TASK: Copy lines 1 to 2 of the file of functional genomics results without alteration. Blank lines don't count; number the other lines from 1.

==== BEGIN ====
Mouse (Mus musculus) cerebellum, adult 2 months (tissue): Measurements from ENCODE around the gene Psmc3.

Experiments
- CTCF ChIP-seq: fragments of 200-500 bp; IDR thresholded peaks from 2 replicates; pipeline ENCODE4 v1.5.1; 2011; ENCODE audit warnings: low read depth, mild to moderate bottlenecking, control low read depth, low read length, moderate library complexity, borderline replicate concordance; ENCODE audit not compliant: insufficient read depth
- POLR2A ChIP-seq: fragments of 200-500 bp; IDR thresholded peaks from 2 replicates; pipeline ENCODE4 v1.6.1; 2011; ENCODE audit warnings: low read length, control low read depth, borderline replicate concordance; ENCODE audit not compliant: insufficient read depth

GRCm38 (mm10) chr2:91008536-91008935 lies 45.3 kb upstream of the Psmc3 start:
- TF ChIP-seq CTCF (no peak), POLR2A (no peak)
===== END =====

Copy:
Mouse (Mus musculus) cerebellum, adult 2 months (tissue): Measurements from ENCODE around the gene Psmc3.

Experiments